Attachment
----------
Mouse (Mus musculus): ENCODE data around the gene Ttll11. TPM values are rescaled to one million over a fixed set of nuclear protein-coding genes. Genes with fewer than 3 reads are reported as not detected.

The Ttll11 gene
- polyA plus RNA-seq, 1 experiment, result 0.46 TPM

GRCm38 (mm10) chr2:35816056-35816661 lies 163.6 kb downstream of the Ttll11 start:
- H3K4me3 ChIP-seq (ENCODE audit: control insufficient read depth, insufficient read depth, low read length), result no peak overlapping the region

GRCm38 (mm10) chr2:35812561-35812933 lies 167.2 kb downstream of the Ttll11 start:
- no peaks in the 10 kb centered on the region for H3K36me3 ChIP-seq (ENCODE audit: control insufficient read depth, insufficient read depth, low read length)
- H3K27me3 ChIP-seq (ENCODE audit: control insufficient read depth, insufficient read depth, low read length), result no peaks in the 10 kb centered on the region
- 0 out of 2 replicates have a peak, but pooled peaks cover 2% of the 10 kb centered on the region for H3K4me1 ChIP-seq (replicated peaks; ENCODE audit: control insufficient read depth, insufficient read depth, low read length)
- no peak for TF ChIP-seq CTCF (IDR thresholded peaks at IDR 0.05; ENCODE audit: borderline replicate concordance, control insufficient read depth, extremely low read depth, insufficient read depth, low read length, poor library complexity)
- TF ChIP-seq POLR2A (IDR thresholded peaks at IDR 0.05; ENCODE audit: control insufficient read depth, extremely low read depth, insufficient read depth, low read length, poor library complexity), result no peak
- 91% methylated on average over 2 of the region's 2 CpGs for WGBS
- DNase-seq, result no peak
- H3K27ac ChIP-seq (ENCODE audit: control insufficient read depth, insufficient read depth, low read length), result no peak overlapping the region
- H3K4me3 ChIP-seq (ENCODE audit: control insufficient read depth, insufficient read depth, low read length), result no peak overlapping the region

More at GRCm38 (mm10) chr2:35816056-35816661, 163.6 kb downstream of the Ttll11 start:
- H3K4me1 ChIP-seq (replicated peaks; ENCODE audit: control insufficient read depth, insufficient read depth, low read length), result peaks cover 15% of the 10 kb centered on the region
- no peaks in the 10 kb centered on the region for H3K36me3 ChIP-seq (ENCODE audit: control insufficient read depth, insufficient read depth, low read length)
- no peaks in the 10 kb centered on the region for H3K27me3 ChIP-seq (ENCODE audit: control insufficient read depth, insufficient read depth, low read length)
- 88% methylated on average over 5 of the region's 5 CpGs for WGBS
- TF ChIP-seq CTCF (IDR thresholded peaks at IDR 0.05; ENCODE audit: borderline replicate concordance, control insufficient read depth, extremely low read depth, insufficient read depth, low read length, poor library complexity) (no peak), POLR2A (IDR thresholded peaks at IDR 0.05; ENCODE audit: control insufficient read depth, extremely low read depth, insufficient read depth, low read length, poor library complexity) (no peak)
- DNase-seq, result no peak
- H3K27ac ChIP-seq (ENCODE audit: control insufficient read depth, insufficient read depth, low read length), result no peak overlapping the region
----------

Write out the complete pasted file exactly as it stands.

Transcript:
Mouse (Mus musculus): ENCODE data around the gene Ttll11. TPM values are rescaled to one million over a fixed set of nuclear protein-coding genes. Genes with fewer than 3 reads are reported as not detected.

The Ttll11 gene
- polyA plus RNA-seq, 1 experiment, result 0.46 TPM

GRCm38 (mm10) chr2:35816056-35816661 lies 163.6 kb downstream of the Ttll11 start:
- H3K4me3 ChIP-seq (ENCODE audit: control insufficient read depth, insufficient read depth, low read length), result no peak overlapping the region

GRCm38 (mm10) chr2:35812561-35812933 lies 167.2 kb downstream of the Ttll11 start:
- no peaks in the 10 kb centered on the region for H3K36me3 ChIP-seq (ENCODE audit: control insufficient read depth, insufficient read depth, low read length)
- H3K27me3 ChIP-seq (ENCODE audit: control insufficient read depth, insufficient read depth, low read length), result no peaks in the 10 kb centered on the region
- 0 out of 2 replicates have a peak, but pooled peaks cover 2% of the 10 kb centered on the region for H3K4me1 ChIP-seq (replicated peaks; ENCODE audit: control insufficient read depth, insufficient read depth, low read length)
- no peak for TF ChIP-seq CTCF (IDR thresholded peaks at IDR 0.05; ENCODE audit: borderline replicate concordance, control insufficient read depth, extremely low read depth, insufficient read depth, low read length, poor library complexity)
- TF ChIP-seq POLR2A (IDR thresholded peaks at IDR 0.05; ENCODE audit: control insufficient read depth, extremely low read depth, insufficient read depth, low read length, poor library complexity), result no peak
- 91% methylated on average over 2 of the region's 2 CpGs for WGBS
- DNase-seq, result no peak
- H3K27ac ChIP-seq (ENCODE audit: control insufficient read depth, insufficient read depth, low read length), result no peak overlapping the region
- H3K4me3 ChIP-seq (ENCODE audit: control insufficient read depth, insufficient read depth, low read length), result no peak overlapping the region

More at GRCm38 (mm10) chr2:35816056-35816661, 163.6 kb downstream of the Ttll11 start:
- H3K4me1 ChIP-seq (replicated peaks; ENCODE audit: control insufficient read depth, insufficient read depth, low read length), result peaks cover 15% of the 10 kb centered on the region
- no peaks in the 10 kb centered on the region for H3K36me3 ChIP-seq (ENCODE audit: control insufficient read depth, insufficient read depth, low read length)
- no peaks in the 10 kb centered on the region for H3K27me3 ChIP-seq (ENCODE audit: control insufficient read depth, insufficient read depth, low read length)
- 88% methylated on average over 5 of the region's 5 CpGs for WGBS
- TF ChIP-seq CTCF (IDR thresholded peaks at IDR 0.05; ENCODE audit: borderline replicate concordance, control insufficient read depth, extremely low read depth, insufficient read depth, low read length, poor library complexity) (no peak), POLR2A (IDR thresholded peaks at IDR 0.05; ENCODE audit: control insufficient read depth, extremely low read depth, insufficient read depth, low read length, poor library complexity) (no peak)
- DNase-seq, result no peak
- H3K27ac ChIP-seq (ENCODE audit: control insufficient read depth, insufficient read depth, low read length), result no peak overlapping the region